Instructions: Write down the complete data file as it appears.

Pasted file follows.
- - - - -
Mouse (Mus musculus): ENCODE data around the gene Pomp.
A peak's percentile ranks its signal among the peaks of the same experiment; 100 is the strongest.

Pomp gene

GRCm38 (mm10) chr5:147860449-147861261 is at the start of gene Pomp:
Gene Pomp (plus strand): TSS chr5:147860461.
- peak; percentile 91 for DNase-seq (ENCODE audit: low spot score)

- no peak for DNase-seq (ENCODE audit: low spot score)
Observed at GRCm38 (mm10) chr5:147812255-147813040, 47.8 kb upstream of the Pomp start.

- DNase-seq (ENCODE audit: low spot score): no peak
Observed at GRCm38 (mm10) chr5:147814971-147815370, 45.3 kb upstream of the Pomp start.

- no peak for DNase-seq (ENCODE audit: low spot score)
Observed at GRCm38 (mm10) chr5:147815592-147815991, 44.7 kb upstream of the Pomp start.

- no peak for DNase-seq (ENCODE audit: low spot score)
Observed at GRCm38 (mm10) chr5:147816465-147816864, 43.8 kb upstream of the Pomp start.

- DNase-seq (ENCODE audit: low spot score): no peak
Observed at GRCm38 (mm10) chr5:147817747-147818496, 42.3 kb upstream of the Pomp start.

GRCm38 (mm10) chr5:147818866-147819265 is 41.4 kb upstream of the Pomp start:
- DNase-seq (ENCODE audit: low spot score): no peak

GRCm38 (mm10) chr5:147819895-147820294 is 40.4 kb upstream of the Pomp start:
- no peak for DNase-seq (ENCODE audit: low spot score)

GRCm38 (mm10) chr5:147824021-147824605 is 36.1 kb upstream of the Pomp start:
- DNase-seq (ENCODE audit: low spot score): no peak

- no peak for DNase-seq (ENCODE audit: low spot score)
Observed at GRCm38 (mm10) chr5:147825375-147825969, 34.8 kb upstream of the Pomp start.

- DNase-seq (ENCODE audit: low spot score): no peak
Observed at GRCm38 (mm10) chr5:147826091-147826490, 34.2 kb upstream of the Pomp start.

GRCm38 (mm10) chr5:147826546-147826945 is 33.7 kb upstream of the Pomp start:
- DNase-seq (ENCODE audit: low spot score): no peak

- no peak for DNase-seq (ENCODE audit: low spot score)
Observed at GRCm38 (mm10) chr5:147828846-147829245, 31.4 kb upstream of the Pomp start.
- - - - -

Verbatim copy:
Mouse (Mus musculus): ENCODE data around the gene Pomp.
A peak's percentile ranks its signal among the peaks of the same experiment; 100 is the strongest.

Pomp gene

GRCm38 (mm10) chr5:147860449-147861261 is at the start of gene Pomp:
Gene Pomp (plus strand): TSS chr5:147860461.
- peak; percentile 91 for DNase-seq (ENCODE audit: low spot score)

- no peak for DNase-seq (ENCODE audit: low spot score)
Observed at GRCm38 (mm10) chr5:147812255-147813040, 47.8 kb upstream of the Pomp start.

- DNase-seq (ENCODE audit: low spot score): no peak
Observed at GRCm38 (mm10) chr5:147814971-147815370, 45.3 kb upstream of the Pomp start.

- no peak for DNase-seq (ENCODE audit: low spot score)
Observed at GRCm38 (mm10) chr5:147815592-147815991, 44.7 kb upstream of the Pomp start.

- no peak for DNase-seq (ENCODE audit: low spot score)
Observed at GRCm38 (mm10) chr5:147816465-147816864, 43.8 kb upstream of the Pomp start.

- DNase-seq (ENCODE audit: low spot score): no peak
Observed at GRCm38 (mm10) chr5:147817747-147818496, 42.3 kb upstream of the Pomp start.

GRCm38 (mm10) chr5:147818866-147819265 is 41.4 kb upstream of the Pomp start:
- DNase-seq (ENCODE audit: low spot score): no peak

GRCm38 (mm10) chr5:147819895-147820294 is 40.4 kb upstream of the Pomp start:
- no peak for DNase-seq (ENCODE audit: low spot score)

GRCm38 (mm10) chr5:147824021-147824605 is 36.1 kb upstream of the Pomp start:
- DNase-seq (ENCODE audit: low spot score): no peak

- no peak for DNase-seq (ENCODE audit: low spot score)
Observed at GRCm38 (mm10) chr5:147825375-147825969, 34.8 kb upstream of the Pomp start.

- DNase-seq (ENCODE audit: low spot score): no peak
Observed at GRCm38 (mm10) chr5:147826091-147826490, 34.2 kb upstream of the Pomp start.

GRCm38 (mm10) chr5:147826546-147826945 is 33.7 kb upstream of the Pomp start:
- DNase-seq (ENCODE audit: low spot score): no peak

- no peak for DNase-seq (ENCODE audit: low spot score)
Observed at GRCm38 (mm10) chr5:147828846-147829245, 31.4 kb upstream of the Pomp start.